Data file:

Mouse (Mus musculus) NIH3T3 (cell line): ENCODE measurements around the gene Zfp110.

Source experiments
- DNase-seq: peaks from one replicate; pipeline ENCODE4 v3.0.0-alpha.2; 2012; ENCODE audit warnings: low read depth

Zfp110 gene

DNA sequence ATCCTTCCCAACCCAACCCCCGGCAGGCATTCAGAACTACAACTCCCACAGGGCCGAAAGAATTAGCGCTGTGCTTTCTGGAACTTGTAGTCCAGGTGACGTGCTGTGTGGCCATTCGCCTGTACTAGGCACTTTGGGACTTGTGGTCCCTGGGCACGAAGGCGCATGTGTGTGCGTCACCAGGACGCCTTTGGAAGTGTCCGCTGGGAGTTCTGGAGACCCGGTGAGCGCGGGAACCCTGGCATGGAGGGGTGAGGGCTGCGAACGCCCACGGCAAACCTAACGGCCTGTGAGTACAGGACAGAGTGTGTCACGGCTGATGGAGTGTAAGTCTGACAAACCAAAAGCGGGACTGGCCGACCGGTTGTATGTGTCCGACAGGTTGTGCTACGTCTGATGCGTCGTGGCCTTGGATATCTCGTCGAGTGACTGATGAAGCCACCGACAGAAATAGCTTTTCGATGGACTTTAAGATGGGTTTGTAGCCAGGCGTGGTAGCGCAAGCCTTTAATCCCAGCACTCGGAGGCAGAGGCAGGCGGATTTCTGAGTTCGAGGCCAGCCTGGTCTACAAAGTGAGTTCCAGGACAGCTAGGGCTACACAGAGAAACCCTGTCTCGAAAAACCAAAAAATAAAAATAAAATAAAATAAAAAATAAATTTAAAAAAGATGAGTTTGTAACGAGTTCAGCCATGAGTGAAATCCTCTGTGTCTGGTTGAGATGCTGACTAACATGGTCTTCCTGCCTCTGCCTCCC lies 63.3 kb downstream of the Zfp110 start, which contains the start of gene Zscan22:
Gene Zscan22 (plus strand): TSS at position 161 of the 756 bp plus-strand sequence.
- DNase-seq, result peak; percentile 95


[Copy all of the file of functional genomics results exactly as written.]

Mouse (Mus musculus) NIH3T3 (cell line): ENCODE measurements around the gene Zfp110.

Source experiments
- DNase-seq: peaks from one replicate; pipeline ENCODE4 v3.0.0-alpha.2; 2012; ENCODE audit warnings: low read depth

Zfp110 gene

DNA sequence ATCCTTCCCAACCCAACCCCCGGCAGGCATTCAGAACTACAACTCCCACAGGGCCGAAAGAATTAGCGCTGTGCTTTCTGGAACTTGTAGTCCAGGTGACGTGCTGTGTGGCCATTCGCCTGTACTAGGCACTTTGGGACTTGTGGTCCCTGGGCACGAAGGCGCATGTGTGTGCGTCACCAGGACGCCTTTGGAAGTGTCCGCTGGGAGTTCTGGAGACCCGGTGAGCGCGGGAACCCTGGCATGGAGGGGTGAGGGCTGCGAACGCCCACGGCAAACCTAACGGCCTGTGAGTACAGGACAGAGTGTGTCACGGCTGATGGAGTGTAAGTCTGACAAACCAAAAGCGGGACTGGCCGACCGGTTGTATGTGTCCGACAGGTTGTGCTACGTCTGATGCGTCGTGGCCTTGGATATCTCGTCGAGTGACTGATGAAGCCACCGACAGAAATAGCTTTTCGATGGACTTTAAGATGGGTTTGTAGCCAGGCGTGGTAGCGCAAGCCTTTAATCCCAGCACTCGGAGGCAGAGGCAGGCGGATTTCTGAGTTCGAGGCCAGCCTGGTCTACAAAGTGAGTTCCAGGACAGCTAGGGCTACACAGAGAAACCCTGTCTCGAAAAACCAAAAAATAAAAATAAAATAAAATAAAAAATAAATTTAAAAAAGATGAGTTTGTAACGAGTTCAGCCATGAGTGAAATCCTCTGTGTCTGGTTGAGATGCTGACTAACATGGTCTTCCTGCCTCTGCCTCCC lies 63.3 kb downstream of the Zfp110 start, which contains the start of gene Zscan22:
Gene Zscan22 (plus strand): TSS at position 161 of the 756 bp plus-strand sequence.
- DNase-seq, result peak; percentile 95